Abstract 5512: Vascular Rhexis: A Potentially Modifiable Contributor to Negative Remodeling After Myocardial Infarction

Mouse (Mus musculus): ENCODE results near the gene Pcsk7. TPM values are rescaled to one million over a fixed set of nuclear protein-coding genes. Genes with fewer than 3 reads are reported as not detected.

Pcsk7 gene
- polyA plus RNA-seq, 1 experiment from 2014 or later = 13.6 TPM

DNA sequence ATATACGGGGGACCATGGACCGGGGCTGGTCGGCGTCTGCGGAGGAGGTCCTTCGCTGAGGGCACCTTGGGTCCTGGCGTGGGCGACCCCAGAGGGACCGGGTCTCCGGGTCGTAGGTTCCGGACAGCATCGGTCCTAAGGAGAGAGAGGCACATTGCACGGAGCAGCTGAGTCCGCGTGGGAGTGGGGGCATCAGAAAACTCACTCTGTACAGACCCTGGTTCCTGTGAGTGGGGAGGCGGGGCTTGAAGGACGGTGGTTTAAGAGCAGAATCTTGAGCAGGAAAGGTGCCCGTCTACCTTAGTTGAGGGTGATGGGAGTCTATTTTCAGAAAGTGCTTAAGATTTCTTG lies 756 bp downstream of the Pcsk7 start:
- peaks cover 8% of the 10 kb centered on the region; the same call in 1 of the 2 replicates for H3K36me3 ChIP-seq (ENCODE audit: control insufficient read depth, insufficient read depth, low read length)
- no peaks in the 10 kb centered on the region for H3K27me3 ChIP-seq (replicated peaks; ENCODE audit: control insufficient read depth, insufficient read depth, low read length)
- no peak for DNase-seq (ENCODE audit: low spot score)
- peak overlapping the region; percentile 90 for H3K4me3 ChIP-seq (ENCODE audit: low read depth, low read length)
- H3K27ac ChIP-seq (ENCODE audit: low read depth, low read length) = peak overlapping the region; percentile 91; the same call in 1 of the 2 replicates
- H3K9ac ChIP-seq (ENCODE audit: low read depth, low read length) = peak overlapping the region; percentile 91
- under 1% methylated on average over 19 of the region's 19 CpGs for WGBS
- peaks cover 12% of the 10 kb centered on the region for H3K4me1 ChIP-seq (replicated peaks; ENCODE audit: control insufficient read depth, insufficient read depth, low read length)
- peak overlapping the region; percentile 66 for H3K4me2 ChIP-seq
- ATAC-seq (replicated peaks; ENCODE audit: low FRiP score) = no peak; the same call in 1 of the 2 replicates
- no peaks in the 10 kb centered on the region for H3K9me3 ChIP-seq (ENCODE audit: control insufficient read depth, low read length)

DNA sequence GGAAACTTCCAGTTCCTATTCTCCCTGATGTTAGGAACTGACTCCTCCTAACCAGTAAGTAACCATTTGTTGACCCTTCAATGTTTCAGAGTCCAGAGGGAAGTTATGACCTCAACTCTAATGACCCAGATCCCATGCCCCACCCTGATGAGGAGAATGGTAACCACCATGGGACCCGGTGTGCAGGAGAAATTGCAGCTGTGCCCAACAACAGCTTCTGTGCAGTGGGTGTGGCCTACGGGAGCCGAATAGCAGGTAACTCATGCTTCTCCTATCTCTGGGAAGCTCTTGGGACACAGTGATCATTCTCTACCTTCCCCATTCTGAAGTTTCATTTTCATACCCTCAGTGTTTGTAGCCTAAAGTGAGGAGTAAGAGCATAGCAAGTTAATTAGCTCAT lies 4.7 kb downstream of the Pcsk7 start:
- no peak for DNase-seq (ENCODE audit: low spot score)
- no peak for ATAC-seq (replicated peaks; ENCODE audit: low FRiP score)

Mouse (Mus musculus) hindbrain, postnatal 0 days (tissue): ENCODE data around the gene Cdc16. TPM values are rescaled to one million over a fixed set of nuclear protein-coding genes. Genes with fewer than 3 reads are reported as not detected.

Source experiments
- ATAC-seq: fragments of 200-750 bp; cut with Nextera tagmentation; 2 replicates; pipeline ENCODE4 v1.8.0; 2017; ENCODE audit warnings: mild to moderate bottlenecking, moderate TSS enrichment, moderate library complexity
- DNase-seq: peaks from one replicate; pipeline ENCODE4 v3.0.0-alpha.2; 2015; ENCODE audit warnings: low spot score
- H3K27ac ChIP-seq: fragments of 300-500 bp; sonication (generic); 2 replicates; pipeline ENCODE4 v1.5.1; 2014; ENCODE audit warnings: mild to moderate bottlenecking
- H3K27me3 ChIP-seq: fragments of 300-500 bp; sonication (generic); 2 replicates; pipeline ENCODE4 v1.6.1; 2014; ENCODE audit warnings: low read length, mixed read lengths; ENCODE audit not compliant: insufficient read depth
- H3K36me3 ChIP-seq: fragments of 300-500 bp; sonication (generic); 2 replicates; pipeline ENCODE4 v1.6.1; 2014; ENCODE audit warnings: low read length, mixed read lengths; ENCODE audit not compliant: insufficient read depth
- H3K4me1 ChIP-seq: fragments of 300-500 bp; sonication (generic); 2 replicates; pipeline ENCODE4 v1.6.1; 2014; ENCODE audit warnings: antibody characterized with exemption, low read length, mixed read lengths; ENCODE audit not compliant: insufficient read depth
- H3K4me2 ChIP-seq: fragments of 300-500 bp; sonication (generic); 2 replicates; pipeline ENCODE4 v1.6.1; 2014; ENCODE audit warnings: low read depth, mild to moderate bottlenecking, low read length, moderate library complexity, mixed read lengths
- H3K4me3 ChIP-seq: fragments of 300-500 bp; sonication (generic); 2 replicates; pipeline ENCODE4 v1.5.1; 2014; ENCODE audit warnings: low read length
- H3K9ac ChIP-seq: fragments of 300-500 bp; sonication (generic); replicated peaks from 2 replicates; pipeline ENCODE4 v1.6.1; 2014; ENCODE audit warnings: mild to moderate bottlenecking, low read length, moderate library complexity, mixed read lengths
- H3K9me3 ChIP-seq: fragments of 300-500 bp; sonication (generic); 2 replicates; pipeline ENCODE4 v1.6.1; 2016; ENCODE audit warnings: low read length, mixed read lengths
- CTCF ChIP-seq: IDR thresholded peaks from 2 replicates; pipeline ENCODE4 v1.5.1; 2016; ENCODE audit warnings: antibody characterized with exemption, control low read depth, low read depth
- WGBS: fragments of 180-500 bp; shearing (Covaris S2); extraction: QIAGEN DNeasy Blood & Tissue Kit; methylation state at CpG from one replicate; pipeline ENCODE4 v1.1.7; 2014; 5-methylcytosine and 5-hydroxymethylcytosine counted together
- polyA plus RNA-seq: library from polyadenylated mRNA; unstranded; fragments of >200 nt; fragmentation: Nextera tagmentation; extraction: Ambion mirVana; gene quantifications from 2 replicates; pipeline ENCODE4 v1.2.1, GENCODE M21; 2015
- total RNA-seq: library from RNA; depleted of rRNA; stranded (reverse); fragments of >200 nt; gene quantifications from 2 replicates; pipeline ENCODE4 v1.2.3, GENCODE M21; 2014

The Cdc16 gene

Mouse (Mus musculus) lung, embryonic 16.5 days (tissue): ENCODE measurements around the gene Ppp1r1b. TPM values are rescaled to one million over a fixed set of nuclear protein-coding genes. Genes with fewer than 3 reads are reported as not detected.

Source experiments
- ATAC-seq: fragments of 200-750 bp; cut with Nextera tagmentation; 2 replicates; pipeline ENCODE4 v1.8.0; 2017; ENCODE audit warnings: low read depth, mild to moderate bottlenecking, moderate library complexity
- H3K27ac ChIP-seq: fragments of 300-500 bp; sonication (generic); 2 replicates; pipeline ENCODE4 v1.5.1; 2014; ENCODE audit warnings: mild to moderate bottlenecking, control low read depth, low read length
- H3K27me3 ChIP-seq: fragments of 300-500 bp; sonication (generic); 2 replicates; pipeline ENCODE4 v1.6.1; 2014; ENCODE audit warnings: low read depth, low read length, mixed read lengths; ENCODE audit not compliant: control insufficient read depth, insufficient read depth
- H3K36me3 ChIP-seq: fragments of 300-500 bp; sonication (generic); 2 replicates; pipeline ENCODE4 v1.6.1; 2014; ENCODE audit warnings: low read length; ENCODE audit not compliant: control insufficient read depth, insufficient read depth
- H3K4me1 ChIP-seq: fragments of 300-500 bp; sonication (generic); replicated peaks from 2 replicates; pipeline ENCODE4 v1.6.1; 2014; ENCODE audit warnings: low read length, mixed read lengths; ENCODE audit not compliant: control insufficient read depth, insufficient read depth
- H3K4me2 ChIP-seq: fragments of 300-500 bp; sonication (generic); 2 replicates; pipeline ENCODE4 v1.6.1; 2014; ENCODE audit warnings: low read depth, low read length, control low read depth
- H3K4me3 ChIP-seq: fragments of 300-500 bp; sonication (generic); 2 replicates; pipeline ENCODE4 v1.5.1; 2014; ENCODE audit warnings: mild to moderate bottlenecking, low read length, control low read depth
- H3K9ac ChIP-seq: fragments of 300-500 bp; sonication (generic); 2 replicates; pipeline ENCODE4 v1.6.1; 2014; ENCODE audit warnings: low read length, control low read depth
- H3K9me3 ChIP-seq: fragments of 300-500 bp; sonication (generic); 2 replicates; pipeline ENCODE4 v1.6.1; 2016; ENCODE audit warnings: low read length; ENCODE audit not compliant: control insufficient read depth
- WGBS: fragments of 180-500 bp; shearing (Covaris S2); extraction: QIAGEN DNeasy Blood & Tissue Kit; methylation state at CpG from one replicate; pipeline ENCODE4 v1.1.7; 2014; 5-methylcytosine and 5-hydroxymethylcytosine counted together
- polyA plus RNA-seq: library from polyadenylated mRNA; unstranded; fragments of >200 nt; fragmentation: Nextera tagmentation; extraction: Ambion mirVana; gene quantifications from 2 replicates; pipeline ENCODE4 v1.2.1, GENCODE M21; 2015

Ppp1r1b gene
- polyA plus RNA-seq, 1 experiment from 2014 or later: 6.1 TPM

We previously noticed in studies of plasminogen activator inhibitor type-1 (PAI-1) knockout (PKO) mice that infarction was often hemorrhagic. Thus, we hypothesized that the intensified fibrinolysis was unmasking a loss of integrity of coronary vessels (vascular rhexis) potentially caused in part by inflammation. To test this hypothesis, in the present study we induced myocardial infarction (MI) in PKO and control C57BL6 mice by ligation of the left coronary artery for 48 hr, harvested the hearts for assessment of infarct size (measured based on depletion of left ventricular [LV] creatinine kinase activity), and quantified hemorrhage by assaying with non-cross reacting ELISAs hemoglobin content corrected for myoglobin content in LV myocardium. Normal mouse LV myocardium contains approximately 40 μl blood/g. PKO mice (n = 9) had marked intramyocardial hemorrhage in infarct zones (432±27 SEM μl blood/g). Vascular rhexis was evident in C57BL6 controls as well (n = 5) as judged from the presence of 51±3 μl blood/g LV 48 hr after coronary occlusion despite less blood in the infarct zone within 4 hr after coronary occlusion (10±5 μl blood/g, n = 13). Intramyocardial hemorrhage in PKO mice was significantly reduced (302±37 μl blood/g, p < 0.01 vs control PKO) by treatment with cyclophosphamide (n = 12) before coronary occlusion sufficient to induce profound leukopenia and by treatment with aprotinin (n = 9) after coronary occlusion to inhibit plasmin (220±40 μl blood/g, p < 0.01 vs control PKO). Treatment with the combination of both (n = 4) virtually eliminated hemorrhage (49±5 μl blood/g, p < 0.01 vs control PKO). Treatment did not modify infarct size (PKO: 46±2% of LV mass; PKO with cycloposphamide: 45±1%; PKO with aprotinin: 43±2%). Thus, rupture of coronary vessels occurs within 48 hr after the onset of coronary occlusion leading to hemorrhage that may exacerbate late, negative ventricular remodeling; cyclophosphamide reduces vascular rhexis by attenuating inflammation; and aprotinin reduces hemorrhage associated with vascular rhexis unmasked by intensified fibrinolysis by inhibiting plasmin.